Memory Mapping: Affect, Place, and Testimony in El Lugar Más Pequeño (2011)

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Abstract

This article examines the Salvadoran documentary El Lugar Más Pequeño (The Tiniest Place, 2011) and argues that the film gives new insight into the complicated spaces and practices of memory post-transition and post-conflict through a process I call ‘memory mapping,’ which I define as the aesthetic process of representing the affective, polyvocal, layered relationship between past, present, and place as experienced by individuals and the communities in which they live. Engaging primarily with affect and memory theory, I contend that the film maps post-conflict memory in two specific ways: first, through testimony, and second, through an exploration of the relationship between memory and place. Ultimately, I argue that memory mapping sheds new light on how the aftermath of conflict – the physical, but also the emotional ruination caused by violence – is negotiated in the everyday of human life.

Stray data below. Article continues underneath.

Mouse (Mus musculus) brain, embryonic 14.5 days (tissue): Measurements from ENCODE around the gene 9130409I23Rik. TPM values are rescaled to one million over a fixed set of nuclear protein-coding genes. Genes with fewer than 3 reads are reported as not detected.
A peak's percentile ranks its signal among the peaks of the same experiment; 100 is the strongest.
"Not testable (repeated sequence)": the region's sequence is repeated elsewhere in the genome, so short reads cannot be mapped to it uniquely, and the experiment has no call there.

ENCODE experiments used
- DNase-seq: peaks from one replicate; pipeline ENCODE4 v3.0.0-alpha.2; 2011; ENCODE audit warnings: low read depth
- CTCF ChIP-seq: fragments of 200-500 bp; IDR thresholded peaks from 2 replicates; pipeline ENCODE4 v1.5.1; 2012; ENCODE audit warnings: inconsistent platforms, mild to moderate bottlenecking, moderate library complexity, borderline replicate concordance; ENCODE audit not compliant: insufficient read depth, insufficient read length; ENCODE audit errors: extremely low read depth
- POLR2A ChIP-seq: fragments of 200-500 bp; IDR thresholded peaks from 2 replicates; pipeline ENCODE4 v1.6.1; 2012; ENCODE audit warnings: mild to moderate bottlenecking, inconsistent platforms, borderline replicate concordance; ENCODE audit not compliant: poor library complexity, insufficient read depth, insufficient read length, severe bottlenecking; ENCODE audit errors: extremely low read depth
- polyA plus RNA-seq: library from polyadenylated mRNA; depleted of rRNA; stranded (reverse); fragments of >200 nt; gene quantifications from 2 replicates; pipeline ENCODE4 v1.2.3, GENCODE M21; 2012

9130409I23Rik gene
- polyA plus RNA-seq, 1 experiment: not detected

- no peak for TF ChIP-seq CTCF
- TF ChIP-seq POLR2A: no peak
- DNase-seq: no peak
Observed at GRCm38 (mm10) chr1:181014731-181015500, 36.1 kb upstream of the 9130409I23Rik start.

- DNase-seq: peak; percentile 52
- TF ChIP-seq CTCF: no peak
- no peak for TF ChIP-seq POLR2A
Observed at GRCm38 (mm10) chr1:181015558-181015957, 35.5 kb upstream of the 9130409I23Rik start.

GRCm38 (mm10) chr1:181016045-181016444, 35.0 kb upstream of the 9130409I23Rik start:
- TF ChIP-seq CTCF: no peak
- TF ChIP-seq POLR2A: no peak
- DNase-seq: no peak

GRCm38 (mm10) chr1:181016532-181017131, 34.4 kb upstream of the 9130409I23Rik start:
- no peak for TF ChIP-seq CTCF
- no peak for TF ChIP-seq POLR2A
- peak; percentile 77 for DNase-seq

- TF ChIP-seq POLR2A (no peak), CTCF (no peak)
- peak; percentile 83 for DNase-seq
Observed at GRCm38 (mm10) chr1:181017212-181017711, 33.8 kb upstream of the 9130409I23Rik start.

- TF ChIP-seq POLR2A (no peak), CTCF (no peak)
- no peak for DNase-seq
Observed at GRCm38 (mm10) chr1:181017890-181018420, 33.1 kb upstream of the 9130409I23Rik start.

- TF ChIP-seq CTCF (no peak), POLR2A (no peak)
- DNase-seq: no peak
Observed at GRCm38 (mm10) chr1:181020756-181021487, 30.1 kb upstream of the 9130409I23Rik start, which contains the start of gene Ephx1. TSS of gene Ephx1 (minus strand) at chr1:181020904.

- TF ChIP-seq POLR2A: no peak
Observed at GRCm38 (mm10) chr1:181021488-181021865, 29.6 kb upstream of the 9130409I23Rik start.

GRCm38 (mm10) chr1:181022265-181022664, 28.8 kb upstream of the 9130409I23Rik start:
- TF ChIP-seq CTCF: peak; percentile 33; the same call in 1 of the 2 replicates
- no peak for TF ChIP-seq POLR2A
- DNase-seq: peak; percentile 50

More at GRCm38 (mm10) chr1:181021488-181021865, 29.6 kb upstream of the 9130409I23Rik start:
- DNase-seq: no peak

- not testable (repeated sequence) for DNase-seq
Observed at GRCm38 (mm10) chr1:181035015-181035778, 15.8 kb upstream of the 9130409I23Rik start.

Original languageEnglish (US)
Pages (from-to)571-595
Number of pages25
JournalJournal of Latin American Cultural Studies
Volume25
Issue number4
DOIs
StatePublished - Oct 1 2016

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Keywords

  • Affect
  • documentary film
  • El Salvador
  • haunting
  • memory
  • place
  • post-conflict
  • testimony

ASJC Scopus subject areas

  • Cultural Studies
  • History

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